The Philosophy of Bertrand Russell.

  title={The Philosophy of Bertrand Russell.},
  author={Hermann Weyl and Paul Arthur Schilpp},
  journal={American Mathematical Monthly},
This volume is one of the most significant documents on the thought of the giant of the twentieth-century philosophy. Russell's 'Reply to Criticisms, ' supplemented by a 1971 'Addendum, ' displays his unrivalled clarity, perceptiveness, and scalpel-like wit, on topics ranging from mathematical logic to political philosophy, from epistemology to philosophy of history. 
32 Citations
Analytical Critiques of Whitehead's Metaphysics
ABSTRACT: Analytic philosophers have criticized A. N. Whitehead's metaphysics for being obscure, yet several such philosophers have espoused positions in metaphysics and philosophy of mind that were
Bertrand Russell: The Logic of a Literary Symbol
Once when he was still a philosopher, T. S. Eliot took his friend Ezra Pound to a meeting of the Aristotelian Society. Pound absorbed as much of the discussion as he could take and then retired
  • A. Urquhart
  • Philosophy
    The Bulletin of Symbolic Logic
  • 2016
The interactions between Russell and Gödel, both personal and intellectual, are surveyed, with a discussion of Russell’s reaction to the incompleteness theorems.
On the origins of Russell's theory of descriptions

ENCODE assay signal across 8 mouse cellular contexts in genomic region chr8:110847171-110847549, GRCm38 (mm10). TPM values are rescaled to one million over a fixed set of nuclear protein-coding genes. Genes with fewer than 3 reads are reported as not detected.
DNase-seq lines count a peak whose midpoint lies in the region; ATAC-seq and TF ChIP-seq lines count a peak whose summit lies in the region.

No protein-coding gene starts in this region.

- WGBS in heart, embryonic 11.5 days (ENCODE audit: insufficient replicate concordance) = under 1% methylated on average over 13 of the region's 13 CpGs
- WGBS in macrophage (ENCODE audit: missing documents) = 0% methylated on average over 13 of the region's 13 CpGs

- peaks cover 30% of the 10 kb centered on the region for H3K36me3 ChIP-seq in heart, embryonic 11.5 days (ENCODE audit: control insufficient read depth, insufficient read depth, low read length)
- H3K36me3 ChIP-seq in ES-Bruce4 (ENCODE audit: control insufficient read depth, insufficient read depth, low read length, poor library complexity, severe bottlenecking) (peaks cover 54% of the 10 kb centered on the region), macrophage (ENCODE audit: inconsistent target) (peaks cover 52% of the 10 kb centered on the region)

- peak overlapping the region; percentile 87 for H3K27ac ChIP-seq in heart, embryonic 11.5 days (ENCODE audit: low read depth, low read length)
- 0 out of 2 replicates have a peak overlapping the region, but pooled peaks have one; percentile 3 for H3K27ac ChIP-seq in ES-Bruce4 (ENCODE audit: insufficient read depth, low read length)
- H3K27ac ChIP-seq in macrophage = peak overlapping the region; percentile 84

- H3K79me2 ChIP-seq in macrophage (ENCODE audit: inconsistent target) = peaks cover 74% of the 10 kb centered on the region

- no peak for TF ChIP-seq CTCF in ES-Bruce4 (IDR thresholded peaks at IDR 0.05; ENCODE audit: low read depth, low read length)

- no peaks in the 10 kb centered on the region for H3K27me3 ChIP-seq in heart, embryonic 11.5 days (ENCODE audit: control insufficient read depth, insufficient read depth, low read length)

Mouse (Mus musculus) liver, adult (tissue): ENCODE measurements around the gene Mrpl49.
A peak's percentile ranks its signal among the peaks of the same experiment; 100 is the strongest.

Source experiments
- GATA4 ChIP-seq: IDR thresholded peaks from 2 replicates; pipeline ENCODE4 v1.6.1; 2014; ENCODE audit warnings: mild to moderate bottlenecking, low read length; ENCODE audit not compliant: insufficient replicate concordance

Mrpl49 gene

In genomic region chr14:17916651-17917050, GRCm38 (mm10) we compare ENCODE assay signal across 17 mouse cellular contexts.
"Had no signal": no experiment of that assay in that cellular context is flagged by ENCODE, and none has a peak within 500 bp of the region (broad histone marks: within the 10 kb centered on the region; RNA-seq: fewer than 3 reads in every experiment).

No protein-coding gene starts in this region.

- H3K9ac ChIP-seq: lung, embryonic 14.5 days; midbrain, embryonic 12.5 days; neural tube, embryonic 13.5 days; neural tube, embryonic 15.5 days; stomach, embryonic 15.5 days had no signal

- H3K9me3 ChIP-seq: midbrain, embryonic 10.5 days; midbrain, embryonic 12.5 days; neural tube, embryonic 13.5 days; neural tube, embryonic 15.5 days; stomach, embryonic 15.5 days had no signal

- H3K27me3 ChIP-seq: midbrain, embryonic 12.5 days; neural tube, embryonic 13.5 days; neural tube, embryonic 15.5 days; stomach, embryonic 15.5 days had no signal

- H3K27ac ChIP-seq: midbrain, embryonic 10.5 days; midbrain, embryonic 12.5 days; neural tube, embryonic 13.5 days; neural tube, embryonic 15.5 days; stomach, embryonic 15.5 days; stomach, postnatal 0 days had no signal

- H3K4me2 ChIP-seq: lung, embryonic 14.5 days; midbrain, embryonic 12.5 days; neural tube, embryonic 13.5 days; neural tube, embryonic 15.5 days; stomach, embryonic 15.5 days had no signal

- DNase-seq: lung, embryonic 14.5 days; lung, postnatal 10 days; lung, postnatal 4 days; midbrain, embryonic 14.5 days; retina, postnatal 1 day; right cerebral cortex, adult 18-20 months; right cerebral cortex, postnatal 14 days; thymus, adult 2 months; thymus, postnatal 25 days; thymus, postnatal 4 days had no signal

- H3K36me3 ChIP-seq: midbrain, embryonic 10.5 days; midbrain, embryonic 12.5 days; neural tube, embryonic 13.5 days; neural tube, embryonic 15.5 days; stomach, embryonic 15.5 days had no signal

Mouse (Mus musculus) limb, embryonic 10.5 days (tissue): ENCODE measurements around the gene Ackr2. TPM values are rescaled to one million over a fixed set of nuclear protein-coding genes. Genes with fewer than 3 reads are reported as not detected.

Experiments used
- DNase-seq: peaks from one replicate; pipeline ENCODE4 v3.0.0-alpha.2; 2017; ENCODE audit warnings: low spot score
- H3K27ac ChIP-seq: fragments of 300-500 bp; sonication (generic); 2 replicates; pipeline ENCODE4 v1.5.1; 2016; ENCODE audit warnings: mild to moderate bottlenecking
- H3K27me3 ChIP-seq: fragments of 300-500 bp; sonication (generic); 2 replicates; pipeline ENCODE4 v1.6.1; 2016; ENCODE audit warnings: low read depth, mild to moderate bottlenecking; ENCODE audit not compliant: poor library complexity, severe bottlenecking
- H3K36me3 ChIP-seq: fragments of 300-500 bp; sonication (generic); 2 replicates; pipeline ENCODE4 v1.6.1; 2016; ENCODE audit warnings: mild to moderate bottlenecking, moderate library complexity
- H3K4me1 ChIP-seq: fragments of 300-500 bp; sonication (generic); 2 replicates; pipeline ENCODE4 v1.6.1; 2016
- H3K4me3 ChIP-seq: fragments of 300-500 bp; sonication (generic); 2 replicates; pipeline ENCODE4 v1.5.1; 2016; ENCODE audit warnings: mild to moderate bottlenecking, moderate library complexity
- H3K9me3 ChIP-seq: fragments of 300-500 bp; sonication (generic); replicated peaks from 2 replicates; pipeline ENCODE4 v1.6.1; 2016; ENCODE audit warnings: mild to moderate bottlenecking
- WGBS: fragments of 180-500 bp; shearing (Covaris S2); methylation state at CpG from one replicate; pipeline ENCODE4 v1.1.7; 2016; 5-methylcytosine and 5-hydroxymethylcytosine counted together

This thesis explores the development of Bertrand Russell‘s theory of definite descriptions. It aims at demonstrating the connection between Russell‘s views on the subject of denoting and his attempt,
Russell's substitutional theory of classes and relations
This paper examines Russell's substitutional theory of classes and relations, and its influence on the development of the theory of logical types between the years 1906 and the publication of
Gottlob Frege, One More Time
Frege's philosophical writings, including the “logistic project,” acquire a new insight by being confronted with Kant's criticism and Wittgenstein's logical and grammatical investigations. Between
The Need for Empirically-Led Synthetic Philosophy
The problem of unifying knowledge represents the frontier between science and philosophy. Science approaches the problem analytically bottom-up whereas, prior to the end of the nineteenth century,
Reichenbach, Russell and scientific realism
This paper considers how to best relate the competing accounts of scientific knowledge that Russell and Reichenbach proposed in the 1930s and 1940s. At the heart of their disagreements are two
Gödel and Philosophical Idealism
odel made many affirmations of robust realism but also showed serious engagement with the idealist tradition, especially with Leibniz, Kant, and Husserl. The root of this apparently paradoxical
Wittgenstein's apprenticeship with Russell
1. Rereading Russell and Wittgenstein 2. Logical atomism 3. My fundamental idea 4. Logic as if tautologous 5. Tractarian logicism 6. Principa's second edition 7. Logic as the essence of philosophy